An inquest is an inquiry or investigation into the cause of death. It is conducted in cases of suicide, murder, killing by an animal or machinery, accidents, deaths due to torture or ill – treatment, occupational diseases, suspected medical negligence, suspicious (unnatural) deaths, deaths due to anesthesia or operation and unidentified or skeletonized bodies. Two types of inquests are held in India.
(1) POLICE INQUEST: The officer-in-charge (usually sub-inspector) of a police station conducts the inquest (S. l74, Cr.P.C.). The police officer making the inquest is known as Investigating Officer. When the officer-in-charge of a police station receives information that a person has committed suicide, or has been killed by another or by an animal or by machinery or by an accident, or has died under circumstances raising a reasonable suspicion that some other person has committed an offence, he immediately gives intimation about it, to the nearest Executive Magistrate empowered to hold inquests, and proceeds to the place where the body of such deceased person is. There, in the presence of two or more respectable persons (panchas) makes an investigation (S. l75, Cr.P.C). He prepares a report of the apparent cause of death, describing wounds, fractures, bruises, and other marks of injury found on the body, and stating in what manner, or by what weapon or instrument, such injuries appear to have been inflicted. The inquest report (panchanama) is then signed by the investigating police officer and by the panchas. If no foul play is suspected. the dead body is handed over to the relatives for disposal. In cases of suspected foul play or doubt, the body is sent for postmortem examination to the nearest authorized Government doctor, together with a requisition and a copy of the inquest. The report is forwarded to the Magistrate. Private medical institutions can undertake medico legal examination and treatment of the living, but autopsies can be conducted only with the permission of the State Government.
(2) MAGISTRATE’S INQUEST: This is conducted by a District Magistrate (Collector/Deputy Commissioner), Sub-divisional Magistrate(RDO), Tahsildar or any other Executive Magistrate (S.20 to 23 Cr. PC), especially empowered by the State Government (Executive Magistrates). It is done in case of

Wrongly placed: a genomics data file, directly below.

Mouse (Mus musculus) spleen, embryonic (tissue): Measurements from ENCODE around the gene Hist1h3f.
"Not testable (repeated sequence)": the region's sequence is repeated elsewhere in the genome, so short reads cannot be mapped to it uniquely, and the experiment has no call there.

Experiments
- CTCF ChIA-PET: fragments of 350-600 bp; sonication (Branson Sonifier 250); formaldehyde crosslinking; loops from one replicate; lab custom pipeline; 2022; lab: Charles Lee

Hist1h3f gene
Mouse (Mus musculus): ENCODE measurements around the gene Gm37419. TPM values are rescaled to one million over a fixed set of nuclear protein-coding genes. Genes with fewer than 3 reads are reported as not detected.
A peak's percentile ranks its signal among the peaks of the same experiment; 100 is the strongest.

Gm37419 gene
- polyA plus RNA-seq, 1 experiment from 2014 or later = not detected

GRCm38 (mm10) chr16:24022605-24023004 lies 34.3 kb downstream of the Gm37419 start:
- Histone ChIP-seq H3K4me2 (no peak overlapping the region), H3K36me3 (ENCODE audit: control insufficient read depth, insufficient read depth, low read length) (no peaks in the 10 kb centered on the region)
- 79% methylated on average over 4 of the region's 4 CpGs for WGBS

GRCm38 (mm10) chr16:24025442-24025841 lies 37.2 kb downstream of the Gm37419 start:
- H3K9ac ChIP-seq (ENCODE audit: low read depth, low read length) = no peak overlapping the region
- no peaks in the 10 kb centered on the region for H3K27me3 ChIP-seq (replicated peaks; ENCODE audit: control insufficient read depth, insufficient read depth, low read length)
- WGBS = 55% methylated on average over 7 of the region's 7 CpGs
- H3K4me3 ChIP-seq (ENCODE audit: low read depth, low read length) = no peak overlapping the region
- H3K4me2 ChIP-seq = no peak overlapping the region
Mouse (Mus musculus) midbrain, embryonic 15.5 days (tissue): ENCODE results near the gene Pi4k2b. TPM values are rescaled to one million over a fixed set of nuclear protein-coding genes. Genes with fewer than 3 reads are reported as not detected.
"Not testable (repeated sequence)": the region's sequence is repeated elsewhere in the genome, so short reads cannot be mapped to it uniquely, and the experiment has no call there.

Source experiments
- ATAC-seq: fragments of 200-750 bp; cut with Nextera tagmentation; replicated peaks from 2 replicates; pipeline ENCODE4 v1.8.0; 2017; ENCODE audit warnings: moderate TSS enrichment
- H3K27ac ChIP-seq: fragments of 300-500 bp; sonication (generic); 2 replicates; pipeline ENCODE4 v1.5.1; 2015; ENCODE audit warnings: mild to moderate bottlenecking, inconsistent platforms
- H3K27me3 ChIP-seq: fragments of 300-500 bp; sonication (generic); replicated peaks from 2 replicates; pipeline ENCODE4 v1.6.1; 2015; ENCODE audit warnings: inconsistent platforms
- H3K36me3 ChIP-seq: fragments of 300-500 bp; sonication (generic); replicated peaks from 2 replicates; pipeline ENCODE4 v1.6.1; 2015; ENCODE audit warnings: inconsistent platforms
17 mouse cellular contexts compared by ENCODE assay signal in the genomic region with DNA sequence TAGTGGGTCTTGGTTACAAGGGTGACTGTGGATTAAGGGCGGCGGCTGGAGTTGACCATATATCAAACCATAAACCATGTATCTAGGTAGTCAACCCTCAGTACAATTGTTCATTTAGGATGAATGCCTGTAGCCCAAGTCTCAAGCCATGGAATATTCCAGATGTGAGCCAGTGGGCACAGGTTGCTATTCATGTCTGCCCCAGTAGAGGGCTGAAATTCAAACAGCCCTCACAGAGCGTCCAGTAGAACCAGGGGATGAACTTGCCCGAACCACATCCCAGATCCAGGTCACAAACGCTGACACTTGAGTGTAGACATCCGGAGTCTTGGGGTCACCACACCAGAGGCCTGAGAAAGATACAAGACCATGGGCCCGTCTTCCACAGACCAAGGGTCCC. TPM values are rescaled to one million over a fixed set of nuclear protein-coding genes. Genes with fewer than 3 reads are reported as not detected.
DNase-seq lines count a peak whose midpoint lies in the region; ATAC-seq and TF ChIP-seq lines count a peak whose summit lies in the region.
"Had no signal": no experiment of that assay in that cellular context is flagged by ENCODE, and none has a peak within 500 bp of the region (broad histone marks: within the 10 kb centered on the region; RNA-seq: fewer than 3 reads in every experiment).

(1) death in police custody, and while under police interrogation,
(2) death due to police firing,
(3) death in prison, reformatories, Borstal school,
(4) death in a psychiatric hospital,
(5) dowry deaths,
(7) Any person dies or disappears, or rape is alleged to have been committed on any woman, while such person or woman is in the custody of the police or in any other custody authorized by the court (S. l74(4), S.176 and 176, 1-A, Cr.P.C.).
In any case of death, a Magistrate may conduct an inquest, instead of or in addition to the police inquest (S. l76, Cr.P.C.).
CORONER’S INQUEST: This is a type of inquest done in U.K., some States in U.S.A., and some other countries, but not in India. Coroner conducts inquest in all unnatural and suspicious deaths. The doctor is summoned to his Court to give evidence at the inquest. Coroner’s Court is a Court of enquiry, wherein Jurors are sworn to give a true verdict according to the evidence. He has some judicial powers.
MEDICAL EXAMINER’S SYSTEM: This is a type of inquest conducted in most of the States in the United States of America, Japan, Canada, etc. but not in India. A medical practitioner known as Medical Examiner is appointed to perform the functions of Coroner. He does not have any judicial functions similar to the Coroner and he has no authority to order the arrest of any person. As the doctor visits the scene of crime and conducts the inquest, it is superior to Coroner’s and police inquest.
JURY: Jury is a group of responsible, educated persons of good social position called “jurors”. It is composed of an uneven number of persons. Their verdict is binding on the Judge, but if the Judge differs, the matter is referred to the High Court. Trial by jury has been abolished in India.